More often than not, a shank occurs when a player’s weight gets too far onto the toes, causing a lean forward. Instead of the center of the clubface striking the ball—as you intended at address—the hosel makes contact with your Titleist, and—cover your ears and guard your soul—a shank occurs.

How to stop shanking the golf ball

If you’ve ever experienced the dreaded hosel rocket departing your club at a 90-degree angle, you know how quickly confidence can evaporate and terror can set in.

Fortunately, the shanks are curable and largely preventable ailment. While there are drills to fix your fault you once the malady has taken hold, an ounce of prevention is worth a pound of cure.

How to stop shanking the golf ball

If you’re trying to understand how to stop shanking the golf ball, you need to understand where the ball makes contact with the club during a shank.

Fixing the shanks

To avoid shanking the golf ball, it’s important to lock in on some keys…

  • Have a proper setup and posture…Athletic posture, arms hang down, neither too bent over nor too upright, weight on the balls of the feet.
  • Keep your grip light and arms tension free…If 10 is a death grip of golf club and 1 is the club falling out of your hand, aim for a grip in the 4-6 range. Make sure your forearms aren’t clenched.
  • Maintain proper balance throughout the swing…50/50 weight to start (front foot/back foot). 60/40 at the top of the backswing. 90/10 at impact.
  • Avoid an excessively out-to-in or in-to-out swing path…Take the club straight back to start, rather than excessively inside (closer to the body) or outside (further away from the body).

The best drill to stop shanking the golf ball

Set up properly (as discussed above), flex your toes upward as you begin your swing and keep your chest high (maintain your spine angle) throughout the swing.

Other than those focal points, keep your brain free of any additional chatter, which only exacerbates shankitis.

(For more advice, be sure to check out what our friends at Me and My Golf have to say below)

Now you know how to stop shanking the golf ball and have the tools to never shank the golf ball again.

Praise the golf gods!

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Cameron Smith’s 3-month Covid-19 training block



Whilst Covid-19 has presented countless grave health and economic challenges to the world’s population, it has also provided opportunity for many people to focus their attention on projects that they normally wouldn’t have time for.

Turns out PGA Tour players are no different, and in the case of Cameron Smith, we used the enforced break from competitive golf to undertake a very rare, uninterrupted 3 month block of strength training.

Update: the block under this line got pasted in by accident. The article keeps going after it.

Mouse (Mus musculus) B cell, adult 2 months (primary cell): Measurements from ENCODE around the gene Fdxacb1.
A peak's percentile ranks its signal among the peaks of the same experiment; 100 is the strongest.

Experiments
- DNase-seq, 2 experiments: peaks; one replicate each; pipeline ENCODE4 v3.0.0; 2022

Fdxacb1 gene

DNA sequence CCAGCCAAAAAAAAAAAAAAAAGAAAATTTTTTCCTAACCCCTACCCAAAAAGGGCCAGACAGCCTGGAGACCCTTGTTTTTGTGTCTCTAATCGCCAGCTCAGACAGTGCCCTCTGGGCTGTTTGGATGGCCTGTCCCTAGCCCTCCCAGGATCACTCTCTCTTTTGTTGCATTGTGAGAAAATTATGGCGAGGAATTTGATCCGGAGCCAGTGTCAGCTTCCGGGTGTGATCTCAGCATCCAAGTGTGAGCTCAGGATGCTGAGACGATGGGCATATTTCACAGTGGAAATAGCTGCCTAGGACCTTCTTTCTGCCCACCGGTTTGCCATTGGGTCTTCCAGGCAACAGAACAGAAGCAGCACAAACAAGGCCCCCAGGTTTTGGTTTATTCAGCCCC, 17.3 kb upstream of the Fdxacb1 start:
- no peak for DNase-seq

Cam plays 25-30 events a year spread across 4 continents and this presents a number of challenges to overcome from a training and programming perspective:

– Varying facilities

– Travel fatigue and jet lag

– Concerns around muscle soreness affecting ability to perform on course

– Physical and mental cost of competing

When combined, these challenges can often render even the most carefully planned training programs redundant. So whilst many golf fans were coming to terms with a prolonged absence of PGA Tour events, I was getting stuck into designing programs that would hopefully elicit the following outcomes for Cam:

– More muscle mass

– More strength

– More power

In a normal season, I’m hesitant to prescribe programs that focus on muscle gain, because the nature of the training volume tends to tighten Cam up (reduce his range of motion), reduce his club-head speed and elicit a lot of muscle soreness…..not an ideal combination for short term performance! But I knew in this case, we could get stuck into some higher volume work because we would have plenty of time to recover from any lost mobility, reduced speed and increased soreness before tournaments started again.


Mid March – Program 1 – General Hypertrophy Focus

We decided with the global virus outlook looking dire and the PGA Tour promising to deliver a 30 day notice before resumption of play, we should focus on hypertrophy (increasing muscle size) until the 30 day notice period was delivered. At that point we would switch to a more familiar power based program in preparation for tournaments starting up again.

Program Breakdown:

– 4 weeks

– 3 sessions per week

– 1 x lower focus (legs, glutes, core)

– 1 x push focus (chest, shoulders, triceps, core)

– 1 x pull focus (back, biceps, core)

– Gradually increasing volume over 4 weeks (more reps and sets to failure)

Training Variables:

Sets: 3 to 4

Reps: 8 to 12

Tempo: 2-0-2 (2 seconds up, no pause, 2 seconds down)

Weight: around 70% of maximum

Rest: 60 seconds, but this can vary when pairing exercises together in supersets or mini circuits


Example Workout – Lower Body Focus (legs, glutes, core):


Example Exercises:


Mid April – Program 2 – Lower Body Hypertrophy Focus

As Cam was about to finish up his first hypertrophy program, there was a fairly clear indication that there would be no play until mid June at the earliest. Knowing that we had 2 more months of training, we decided to continue with another hypertrophy block. This time increasing the focus on the lower body by breaking down the leg work into 2 seperate sessions and ramping up the training volume.